NPFC - MIL-HDBK-785
DESIGN OF TOWED ARTILLERY WEAPON SYSTEMS
|Publication Date:||30 March 1990|
The purpose of this handbook is to present and illustrate design methods for towed artillery systems and their components. Towed systems are artillery weapons transported by prime movers that are separate from the artillery weapon. Towed artillery systems are capable of emplacement, delivery of fire, and displacement by a field artillery crew. The towed artillery weapon system consists of
2. Tube and breech
3. Recoil mechanism
4: Carriage structures
5. Mechanisms allowing for elevation, traverse, and emplacement
6. Fire control equipment
7. Travel gear
8. Prime mover.
Design of ammunition, tube and breech, recoil mechanism, fire control equipment, and prime mover are treated in related handbooks. The component designs of the remaining weapon subsystems are discussed in this handbook. Also system design, including trade offs among the various subsystems comprising the towed artillery system, is treated in this handbook together with tradeoff considerations involving components and subsystems that are treated in the related design handbooks.
Towed artillery system design and integration are defined as the process of meeting the requirements for towed artillery weapon systems within both user-imposed and technological constraints. Inputs to system design are provided by user requirements on range, payload, precision, rate of fire, weapon versatility, level of invulnerability, allowed weight, airdrop, transportability, durability, reliability, maintainability, and other pertinent demands placed on the weapon system. Human factors considerations, technological constraints, weapon-soil interaction, and other related constraints play an important role in creating a suitable design. Although a great deal of effort during development of a towed artillery weapon system is devoted to component design and development, it is important that the system designer pay careful attention to system level tradeoffs and interfaces among the components of the artillery system.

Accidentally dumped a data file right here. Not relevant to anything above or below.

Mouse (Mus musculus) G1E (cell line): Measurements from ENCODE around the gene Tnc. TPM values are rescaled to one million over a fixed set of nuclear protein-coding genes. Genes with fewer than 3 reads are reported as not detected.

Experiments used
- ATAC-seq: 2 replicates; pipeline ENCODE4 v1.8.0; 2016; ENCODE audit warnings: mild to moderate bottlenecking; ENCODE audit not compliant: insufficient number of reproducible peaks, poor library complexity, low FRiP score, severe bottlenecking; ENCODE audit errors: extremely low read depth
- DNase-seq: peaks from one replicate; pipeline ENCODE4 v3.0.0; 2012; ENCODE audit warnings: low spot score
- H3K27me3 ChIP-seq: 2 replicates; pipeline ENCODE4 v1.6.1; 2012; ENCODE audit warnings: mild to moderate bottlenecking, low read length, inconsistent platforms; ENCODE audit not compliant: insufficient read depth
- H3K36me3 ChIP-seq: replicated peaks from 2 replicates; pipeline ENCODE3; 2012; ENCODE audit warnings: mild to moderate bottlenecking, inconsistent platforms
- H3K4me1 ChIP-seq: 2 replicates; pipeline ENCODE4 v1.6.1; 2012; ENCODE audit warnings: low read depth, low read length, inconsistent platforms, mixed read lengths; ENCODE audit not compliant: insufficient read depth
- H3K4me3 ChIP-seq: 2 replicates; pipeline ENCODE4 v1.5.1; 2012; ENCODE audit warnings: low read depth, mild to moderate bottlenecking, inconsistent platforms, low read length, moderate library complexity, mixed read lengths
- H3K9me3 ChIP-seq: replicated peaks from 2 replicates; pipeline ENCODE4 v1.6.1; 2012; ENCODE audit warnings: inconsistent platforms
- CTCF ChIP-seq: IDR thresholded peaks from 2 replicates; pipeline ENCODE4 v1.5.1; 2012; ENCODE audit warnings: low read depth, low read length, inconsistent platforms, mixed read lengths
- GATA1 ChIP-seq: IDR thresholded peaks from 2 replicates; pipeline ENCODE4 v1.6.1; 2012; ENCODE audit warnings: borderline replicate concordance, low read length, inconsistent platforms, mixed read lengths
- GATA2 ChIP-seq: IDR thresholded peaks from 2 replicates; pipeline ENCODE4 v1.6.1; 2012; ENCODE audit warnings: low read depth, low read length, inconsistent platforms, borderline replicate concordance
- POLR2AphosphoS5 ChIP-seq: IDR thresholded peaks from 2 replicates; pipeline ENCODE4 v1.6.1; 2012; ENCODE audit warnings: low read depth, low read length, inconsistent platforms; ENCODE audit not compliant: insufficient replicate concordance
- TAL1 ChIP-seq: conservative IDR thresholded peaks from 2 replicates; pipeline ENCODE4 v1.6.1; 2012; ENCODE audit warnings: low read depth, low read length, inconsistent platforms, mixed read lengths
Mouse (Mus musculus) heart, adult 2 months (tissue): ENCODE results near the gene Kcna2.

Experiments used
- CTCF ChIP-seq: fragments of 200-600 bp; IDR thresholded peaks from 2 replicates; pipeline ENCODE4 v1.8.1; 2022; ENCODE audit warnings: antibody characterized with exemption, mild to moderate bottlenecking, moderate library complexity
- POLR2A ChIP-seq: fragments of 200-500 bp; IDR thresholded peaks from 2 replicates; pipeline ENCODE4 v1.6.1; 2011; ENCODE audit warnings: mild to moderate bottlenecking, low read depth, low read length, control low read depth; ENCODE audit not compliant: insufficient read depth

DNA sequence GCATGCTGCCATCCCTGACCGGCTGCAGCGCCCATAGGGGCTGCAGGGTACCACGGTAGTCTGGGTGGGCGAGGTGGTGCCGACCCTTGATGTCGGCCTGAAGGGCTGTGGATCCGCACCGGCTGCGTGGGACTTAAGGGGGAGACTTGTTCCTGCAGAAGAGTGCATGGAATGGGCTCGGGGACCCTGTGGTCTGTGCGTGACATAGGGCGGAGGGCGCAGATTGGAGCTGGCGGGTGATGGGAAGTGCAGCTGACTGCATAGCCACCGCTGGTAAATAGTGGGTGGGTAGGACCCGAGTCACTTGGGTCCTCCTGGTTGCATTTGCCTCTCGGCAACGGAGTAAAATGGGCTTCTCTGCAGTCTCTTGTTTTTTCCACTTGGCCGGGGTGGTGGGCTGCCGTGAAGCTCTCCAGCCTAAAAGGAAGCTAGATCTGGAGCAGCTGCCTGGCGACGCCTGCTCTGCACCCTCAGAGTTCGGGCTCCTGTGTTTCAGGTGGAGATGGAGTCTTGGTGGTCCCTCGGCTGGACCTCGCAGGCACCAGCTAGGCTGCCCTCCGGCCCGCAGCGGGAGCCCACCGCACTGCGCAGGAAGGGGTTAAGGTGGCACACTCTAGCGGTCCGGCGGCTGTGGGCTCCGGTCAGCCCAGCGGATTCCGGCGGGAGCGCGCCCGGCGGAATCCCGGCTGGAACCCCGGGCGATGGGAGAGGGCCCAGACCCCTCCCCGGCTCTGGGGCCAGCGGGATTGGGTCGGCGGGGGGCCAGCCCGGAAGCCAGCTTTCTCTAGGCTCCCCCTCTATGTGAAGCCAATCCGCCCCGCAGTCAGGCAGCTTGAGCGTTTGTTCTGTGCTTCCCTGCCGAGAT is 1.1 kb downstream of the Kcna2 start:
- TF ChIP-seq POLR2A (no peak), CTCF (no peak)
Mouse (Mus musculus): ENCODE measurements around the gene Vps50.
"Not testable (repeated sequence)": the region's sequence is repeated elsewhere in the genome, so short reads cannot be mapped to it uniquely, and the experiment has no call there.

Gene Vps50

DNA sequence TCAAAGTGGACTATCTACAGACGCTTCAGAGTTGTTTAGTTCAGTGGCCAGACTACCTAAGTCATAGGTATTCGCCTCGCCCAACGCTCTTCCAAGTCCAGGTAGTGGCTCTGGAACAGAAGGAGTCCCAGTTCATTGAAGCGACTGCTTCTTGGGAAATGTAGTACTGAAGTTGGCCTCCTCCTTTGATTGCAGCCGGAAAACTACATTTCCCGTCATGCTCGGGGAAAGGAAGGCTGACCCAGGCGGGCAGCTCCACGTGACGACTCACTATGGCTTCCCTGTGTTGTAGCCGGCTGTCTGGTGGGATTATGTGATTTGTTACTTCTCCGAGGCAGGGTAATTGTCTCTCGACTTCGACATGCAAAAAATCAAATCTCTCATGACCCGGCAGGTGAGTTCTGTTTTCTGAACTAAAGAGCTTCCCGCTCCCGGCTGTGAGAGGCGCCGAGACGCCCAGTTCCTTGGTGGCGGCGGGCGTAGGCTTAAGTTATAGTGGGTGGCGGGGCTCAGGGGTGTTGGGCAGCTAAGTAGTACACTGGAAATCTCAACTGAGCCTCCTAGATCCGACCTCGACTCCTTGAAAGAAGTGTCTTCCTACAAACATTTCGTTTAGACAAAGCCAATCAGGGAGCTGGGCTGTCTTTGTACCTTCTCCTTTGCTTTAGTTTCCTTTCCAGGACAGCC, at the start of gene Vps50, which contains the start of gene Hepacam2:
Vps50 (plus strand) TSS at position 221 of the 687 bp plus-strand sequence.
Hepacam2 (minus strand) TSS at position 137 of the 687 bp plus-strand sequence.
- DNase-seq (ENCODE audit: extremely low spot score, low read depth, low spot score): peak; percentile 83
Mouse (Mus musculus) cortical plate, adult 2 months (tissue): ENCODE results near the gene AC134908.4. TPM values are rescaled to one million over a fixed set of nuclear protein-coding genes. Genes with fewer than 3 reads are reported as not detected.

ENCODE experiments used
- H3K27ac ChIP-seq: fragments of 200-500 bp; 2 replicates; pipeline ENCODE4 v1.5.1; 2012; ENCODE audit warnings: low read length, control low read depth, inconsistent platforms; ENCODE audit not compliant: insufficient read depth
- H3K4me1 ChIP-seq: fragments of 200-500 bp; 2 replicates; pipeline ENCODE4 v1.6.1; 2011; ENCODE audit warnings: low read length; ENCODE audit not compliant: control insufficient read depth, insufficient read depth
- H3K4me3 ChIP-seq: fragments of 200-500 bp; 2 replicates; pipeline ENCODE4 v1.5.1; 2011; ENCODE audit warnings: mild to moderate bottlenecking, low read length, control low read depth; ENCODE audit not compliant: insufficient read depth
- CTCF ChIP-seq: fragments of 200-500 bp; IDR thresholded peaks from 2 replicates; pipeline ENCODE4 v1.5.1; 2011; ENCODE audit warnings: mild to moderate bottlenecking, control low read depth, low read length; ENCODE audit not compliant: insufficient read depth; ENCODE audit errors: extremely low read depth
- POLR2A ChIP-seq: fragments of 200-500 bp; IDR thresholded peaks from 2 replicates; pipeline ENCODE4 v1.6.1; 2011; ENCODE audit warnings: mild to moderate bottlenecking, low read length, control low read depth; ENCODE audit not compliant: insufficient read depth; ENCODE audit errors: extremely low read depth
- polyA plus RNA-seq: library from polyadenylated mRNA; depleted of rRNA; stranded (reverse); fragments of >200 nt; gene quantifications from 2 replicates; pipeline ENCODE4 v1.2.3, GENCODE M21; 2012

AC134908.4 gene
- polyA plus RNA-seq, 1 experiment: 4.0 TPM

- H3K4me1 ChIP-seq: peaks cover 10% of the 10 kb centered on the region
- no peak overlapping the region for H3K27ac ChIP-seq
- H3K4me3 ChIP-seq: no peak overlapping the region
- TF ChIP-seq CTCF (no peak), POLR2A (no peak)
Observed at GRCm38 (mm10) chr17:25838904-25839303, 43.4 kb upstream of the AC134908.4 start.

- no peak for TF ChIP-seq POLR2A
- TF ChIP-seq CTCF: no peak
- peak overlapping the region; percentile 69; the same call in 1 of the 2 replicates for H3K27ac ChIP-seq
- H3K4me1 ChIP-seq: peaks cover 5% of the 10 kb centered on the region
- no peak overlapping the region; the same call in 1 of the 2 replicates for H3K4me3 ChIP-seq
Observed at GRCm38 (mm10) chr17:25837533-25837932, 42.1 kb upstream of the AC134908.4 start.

One of the basic functions of system design is selection of a principle of operation of the towed artillery weapon. In this principle such alternatives as conventional hydropneumatic versus soft recoil mechanisms, on-carriage versus off-carriage traverse, use of muzzle brake, and use of ground-anchoring techniques are considered. In conjunction with component design specialists, the artillery system engineer must
1. Select candidate components and subsystems that offer the potential for meeting system requirements and constraints.
2. Create a system model that reflects component performance and limitations.
3. Use system models to define component and subsystem performance requirements and carry out tradeoff analysis that guides design of components. These system design activities dominate the preliminary design phase of an artillery system and must continue throughout development of the entire weapon system.
Examples of system level considerations that influence component design are user requirements on emplacement time, traversing capability, and soil conditions on which the weapon must be capable of operating. These requirements may determine the acceptability of using stakes and spades as ground anchors and lead to the selection of a conventional hydropneumatic or a soft recoil mechanism, and-after considering the inherent advantages of each-the loads that must be transmitted to ground and the system weight. Basic tradeoffs must often be developed for competing design approaches and negotiations entered into with the user community in order to arrive at decisions leading to subsystem selection and specific design requirements.
The scope of this handbook includes both system level design and detailed design of mechanisms, equilibrators, bearings, cradles, and carriages. Preliminary design and tradeoff analysis is presented and includes considerations of ammunition, tube and breech, recoil mechanism, fire control equipment, human factors, and other components comprising the artillery weapon. System kinematic and dynamic modeling methods are presented and used in system level tradeoff determination and in the definition of component load-carrying requirements. The results of preliminary system design and tradeoff analysis provide the basis for the discussion of the detailed design of mechanisms, equilibrators, bearings, cradles, and carriages. Design for strength is a major consideration in virtually all component designs presented in this handbook. Classical mechanics of material approaches to stress analysis and the more modern finite element method of stress analysis are used in design of components. The designer is also required to satisfy all military specifications and standards applicable to the component designed. A wide range of mechanical design techniques and technologies are involved in system and component design.